It hasn’t been all sunshine and marsupials. On our train ride to Sydney, we learned that a tourist fell off a cliff along one of the hikes we’d done that weekend in the Blue Mountains. She had climbed over a guardrail and slipped while posing for a photo. We were in a daze for a couple of days reflecting on how quickly fortune can change, and how important it is to be mindful and cautious when traveling through such beautiful and powerful places.


imageWe finally got our bike legs back and have started our two-month ride up to Brisbane. These last few days have brought us a string of fancy holiday parks up the beach-lined coast, with more surfing to watch (now the boys both want to be surfers), glorious bike paths, a barge ride that dropped us and our bikes right at the beach, and fascinating new wildlife – like the incredible pelicans who sit among the seagulls all along the waterfront. It seems that glamping is common here – on Cockatoo Island, you can rent a pre-erected tent with mattresses and bedding (for $360 a night).

For now, we’re content to set up our own accommodation. But we’ll gladly take the rest of Australia’s more affordable spoils.


imageHeron’s week 14 summary: “It was cool seeing the old jail and the kangaroos were awesome! And I really liked hiking with Ash and Arlo!”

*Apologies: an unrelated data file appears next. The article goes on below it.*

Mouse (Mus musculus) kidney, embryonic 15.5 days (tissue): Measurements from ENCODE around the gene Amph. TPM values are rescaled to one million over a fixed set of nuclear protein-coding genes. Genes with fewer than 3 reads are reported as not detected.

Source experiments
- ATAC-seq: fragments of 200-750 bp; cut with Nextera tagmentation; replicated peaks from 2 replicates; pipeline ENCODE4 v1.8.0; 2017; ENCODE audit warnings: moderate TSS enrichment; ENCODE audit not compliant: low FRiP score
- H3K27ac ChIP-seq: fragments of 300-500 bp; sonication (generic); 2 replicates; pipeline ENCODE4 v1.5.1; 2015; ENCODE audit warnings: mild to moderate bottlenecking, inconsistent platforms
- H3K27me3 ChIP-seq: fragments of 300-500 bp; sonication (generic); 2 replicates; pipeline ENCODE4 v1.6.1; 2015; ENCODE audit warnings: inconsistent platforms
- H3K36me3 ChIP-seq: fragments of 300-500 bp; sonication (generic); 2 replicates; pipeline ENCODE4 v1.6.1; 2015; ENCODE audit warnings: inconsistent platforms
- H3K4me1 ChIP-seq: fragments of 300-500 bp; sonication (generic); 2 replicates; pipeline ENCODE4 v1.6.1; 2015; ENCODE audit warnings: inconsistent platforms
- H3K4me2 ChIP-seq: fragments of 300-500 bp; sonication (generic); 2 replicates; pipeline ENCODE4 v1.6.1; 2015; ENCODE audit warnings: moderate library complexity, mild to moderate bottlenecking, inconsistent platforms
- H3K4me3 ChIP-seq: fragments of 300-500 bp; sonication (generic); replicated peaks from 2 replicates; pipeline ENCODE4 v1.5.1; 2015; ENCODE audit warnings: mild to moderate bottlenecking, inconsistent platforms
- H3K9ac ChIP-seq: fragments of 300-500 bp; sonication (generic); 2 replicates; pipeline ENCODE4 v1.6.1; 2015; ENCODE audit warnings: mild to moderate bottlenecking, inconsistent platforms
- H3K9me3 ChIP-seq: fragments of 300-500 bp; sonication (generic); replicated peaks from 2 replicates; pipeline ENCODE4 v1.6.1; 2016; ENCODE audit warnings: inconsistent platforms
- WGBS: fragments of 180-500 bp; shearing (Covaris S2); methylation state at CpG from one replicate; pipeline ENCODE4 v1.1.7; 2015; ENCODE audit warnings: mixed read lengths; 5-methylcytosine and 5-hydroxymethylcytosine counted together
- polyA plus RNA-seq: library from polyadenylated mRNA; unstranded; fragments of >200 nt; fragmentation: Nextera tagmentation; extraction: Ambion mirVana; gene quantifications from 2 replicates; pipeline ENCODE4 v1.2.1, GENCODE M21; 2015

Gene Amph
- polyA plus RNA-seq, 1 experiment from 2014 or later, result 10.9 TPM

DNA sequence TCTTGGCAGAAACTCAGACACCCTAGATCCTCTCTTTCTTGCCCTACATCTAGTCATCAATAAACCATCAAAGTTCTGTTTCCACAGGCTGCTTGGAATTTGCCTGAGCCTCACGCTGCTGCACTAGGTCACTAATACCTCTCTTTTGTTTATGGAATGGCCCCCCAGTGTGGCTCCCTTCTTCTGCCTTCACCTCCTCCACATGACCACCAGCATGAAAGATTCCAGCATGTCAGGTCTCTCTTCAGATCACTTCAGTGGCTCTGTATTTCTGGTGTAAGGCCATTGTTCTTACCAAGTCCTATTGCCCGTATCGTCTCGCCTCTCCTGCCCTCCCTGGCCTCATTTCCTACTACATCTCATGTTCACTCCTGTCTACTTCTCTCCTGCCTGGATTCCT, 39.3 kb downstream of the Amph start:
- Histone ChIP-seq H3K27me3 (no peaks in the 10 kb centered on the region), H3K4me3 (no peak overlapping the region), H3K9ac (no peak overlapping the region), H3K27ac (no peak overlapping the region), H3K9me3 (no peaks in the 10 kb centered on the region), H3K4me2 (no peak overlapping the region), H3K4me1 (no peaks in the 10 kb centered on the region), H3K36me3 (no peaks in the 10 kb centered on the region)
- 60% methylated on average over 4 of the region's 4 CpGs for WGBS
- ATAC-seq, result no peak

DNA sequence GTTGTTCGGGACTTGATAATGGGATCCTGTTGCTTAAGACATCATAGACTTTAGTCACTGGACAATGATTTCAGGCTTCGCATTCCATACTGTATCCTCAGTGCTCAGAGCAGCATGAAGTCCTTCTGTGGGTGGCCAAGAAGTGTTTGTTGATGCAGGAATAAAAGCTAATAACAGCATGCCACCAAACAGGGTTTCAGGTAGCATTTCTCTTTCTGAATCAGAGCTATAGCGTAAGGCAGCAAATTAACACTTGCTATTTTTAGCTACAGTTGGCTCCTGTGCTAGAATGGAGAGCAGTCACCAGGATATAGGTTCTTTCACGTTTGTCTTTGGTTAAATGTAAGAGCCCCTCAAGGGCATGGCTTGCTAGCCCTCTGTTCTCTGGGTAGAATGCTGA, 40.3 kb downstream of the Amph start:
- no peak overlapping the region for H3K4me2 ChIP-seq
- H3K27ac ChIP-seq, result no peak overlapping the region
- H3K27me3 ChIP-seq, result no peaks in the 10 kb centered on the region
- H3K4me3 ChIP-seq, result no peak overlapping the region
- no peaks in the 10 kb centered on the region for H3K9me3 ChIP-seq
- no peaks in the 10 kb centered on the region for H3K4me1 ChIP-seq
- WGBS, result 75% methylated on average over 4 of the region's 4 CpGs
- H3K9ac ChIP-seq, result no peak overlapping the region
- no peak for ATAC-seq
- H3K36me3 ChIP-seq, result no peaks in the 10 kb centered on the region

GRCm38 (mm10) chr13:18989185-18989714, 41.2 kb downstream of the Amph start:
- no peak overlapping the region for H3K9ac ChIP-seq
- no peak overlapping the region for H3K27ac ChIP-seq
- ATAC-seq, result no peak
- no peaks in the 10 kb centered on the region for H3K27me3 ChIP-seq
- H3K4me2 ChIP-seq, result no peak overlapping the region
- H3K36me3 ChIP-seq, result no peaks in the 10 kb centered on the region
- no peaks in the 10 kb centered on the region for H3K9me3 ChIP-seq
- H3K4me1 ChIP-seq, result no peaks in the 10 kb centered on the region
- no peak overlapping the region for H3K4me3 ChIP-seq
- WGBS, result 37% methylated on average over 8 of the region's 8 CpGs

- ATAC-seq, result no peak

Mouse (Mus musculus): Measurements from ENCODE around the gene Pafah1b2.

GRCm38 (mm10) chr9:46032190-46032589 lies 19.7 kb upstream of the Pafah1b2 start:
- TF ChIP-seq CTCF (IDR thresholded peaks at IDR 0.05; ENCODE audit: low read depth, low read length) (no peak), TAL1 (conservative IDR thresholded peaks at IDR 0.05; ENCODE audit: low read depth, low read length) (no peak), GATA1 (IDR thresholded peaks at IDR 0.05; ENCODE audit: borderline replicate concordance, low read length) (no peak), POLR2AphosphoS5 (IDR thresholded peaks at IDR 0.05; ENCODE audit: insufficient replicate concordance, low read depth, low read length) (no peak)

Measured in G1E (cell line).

imageSitka’s week 14 summary: “We. have taken 14 ferries now! The surfers at Bondi Beach we’re so cool! Pelicans look like robots. Biking in the dark on the fire trail was fun!



  1. Mark Thomson says:

    So much fun – that is a great city. Our kids spent the weekend over there in January. They got to Cockatoo Island as well. Yes, most everything in Australia can kill you… but the locals are nice… 🙂

  2. Jazz says:

    We loved catching up with you and meeting the boys….and so happy to hear you enjoyed some wlldlife spotting outside your tent. Hearing about that tourist falling makes my heart stop thinking it may have been one of the girls we saw over the gaurd rails. Take care travelling along the coast and enjoy the sea breezes and saltwater. Still hoping we can see you again before you head back home.

  3. Colleen Baird says:

    Another great post! I’m so glad you guys got to see those kangaroos. I can’t wait for the next post! xo

  4. Lucy Klein Horsman says:

    Wow! Seeing pictures of Sydney and reading about what you saw and did brought back a lot of memories for me.

  5. Karen Blackburn says:

    Camping in Australia is great- I always loved the community kitchens- some much nicer than others. You guys sure do deserve some glamping and celebrity status!! Have fun.